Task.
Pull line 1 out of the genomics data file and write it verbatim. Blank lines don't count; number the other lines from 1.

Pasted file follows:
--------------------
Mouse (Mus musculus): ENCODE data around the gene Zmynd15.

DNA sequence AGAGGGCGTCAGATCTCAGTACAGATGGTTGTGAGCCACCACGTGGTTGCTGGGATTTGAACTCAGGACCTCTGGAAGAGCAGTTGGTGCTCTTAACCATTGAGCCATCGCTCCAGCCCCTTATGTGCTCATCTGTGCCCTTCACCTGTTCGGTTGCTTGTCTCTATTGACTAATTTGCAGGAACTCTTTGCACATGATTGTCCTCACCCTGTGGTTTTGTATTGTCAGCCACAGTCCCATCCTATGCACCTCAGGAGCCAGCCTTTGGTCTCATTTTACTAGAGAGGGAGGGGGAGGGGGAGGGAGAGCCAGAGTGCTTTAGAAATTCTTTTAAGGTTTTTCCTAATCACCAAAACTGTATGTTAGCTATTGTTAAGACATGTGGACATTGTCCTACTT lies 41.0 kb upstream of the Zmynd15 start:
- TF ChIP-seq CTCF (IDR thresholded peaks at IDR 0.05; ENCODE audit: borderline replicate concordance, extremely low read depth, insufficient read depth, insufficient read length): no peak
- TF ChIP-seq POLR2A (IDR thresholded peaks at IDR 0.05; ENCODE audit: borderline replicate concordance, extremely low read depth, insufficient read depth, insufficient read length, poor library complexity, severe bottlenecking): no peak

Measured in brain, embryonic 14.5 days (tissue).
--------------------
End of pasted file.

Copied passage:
Mouse (Mus musculus): ENCODE data around the gene Zmynd15.